September 22, 2014

Some thoughts about how the Army could better tell its story to the American people

By David W. Barno, and USA (Ret.)

The United States Army is struggling to explain its relevance as it returns home from 13 years at war. The American people and their lawmakers are increasingly averse to large-scale "boots on the ground" missions after more than a decade of bloody and expensive land wars. Together with the realities of skyrocketing personnel costs, shrinking budgets, and a new strategy oriented on the Pacific Rim, these facts have placed the Army at a strong disadvantage in the ongoing defense debates. And while the new battles with ISIS suggest that land warfare is far from dead, pressure to redefine the future role of the U.S. Army is unlikely to abate. What kind of Army does the United States need, and what is this Army for? And most importantly, what does the Army provide the nation?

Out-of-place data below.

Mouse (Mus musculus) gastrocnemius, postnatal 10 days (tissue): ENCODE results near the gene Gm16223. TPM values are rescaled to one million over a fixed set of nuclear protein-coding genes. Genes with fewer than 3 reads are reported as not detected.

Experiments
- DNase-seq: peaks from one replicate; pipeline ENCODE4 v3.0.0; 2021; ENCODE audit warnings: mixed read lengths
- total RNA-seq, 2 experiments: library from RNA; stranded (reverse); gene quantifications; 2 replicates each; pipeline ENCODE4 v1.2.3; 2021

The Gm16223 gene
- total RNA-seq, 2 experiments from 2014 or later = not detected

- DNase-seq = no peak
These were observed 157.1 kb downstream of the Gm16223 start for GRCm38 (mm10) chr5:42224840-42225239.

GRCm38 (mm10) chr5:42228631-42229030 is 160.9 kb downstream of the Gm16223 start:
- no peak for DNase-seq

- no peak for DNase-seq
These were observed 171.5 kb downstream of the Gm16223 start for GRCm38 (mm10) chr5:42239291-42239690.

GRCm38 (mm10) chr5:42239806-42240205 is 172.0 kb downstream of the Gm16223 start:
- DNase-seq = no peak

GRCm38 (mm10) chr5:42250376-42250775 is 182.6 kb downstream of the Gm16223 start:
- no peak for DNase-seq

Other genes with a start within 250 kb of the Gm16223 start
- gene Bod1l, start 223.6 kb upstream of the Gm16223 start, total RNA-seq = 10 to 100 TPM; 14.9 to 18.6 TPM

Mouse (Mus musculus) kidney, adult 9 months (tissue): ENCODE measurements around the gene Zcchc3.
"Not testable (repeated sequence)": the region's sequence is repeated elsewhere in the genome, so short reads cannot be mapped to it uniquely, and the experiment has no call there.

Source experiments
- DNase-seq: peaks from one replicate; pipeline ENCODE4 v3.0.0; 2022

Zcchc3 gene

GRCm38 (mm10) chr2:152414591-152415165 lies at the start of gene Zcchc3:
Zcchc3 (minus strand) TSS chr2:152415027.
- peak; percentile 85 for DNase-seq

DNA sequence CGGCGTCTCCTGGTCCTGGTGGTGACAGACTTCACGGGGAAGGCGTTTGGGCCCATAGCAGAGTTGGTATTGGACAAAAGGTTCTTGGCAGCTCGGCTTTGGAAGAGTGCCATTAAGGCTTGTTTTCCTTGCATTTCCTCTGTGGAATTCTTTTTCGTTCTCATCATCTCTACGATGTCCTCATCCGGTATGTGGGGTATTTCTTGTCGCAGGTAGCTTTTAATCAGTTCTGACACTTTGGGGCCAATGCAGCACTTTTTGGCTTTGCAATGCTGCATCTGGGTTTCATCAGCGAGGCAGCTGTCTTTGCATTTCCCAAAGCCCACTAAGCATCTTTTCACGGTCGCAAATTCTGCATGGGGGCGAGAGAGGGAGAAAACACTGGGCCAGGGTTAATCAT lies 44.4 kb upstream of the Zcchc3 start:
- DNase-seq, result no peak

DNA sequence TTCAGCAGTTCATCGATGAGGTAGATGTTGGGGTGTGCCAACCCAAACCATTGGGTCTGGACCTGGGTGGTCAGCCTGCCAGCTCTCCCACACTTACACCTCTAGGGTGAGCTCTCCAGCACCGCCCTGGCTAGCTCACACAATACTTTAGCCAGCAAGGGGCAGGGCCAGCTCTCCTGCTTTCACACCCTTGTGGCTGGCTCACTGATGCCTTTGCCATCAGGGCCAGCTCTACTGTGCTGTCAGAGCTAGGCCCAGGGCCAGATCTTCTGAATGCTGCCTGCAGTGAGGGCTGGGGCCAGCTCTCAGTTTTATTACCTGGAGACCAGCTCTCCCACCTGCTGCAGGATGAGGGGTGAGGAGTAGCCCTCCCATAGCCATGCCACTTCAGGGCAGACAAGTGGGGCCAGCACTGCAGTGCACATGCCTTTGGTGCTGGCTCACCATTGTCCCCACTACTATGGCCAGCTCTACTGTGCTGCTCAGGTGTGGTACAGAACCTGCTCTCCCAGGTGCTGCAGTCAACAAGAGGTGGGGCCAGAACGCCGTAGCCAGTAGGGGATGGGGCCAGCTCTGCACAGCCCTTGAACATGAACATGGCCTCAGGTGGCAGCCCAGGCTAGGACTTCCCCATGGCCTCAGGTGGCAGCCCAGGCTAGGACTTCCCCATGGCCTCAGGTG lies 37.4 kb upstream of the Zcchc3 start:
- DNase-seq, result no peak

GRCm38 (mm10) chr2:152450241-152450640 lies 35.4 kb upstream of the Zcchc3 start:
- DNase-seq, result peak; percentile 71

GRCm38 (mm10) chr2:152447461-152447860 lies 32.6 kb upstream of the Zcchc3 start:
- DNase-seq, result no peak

Army supporters insist that the United States Army -- active, Guard and reserve -- provides a wide range of essential military contributions to the United States. These contributions are well understood, even assumed, within the core institutions of the Army. But the Army, with its inwardly focused culture, rarely articulates these contributions in ways that those outside the Army can understand. Few outsiders understand the Army, its language, or its diverse capabilities that support all of the armed forces.

The Army needs to clearly articulate its purpose and value to the American people and their elected leaders. It should emphasize six key themes, in plain English, and as directly as possible.

Read the full piece at Foreign Policy

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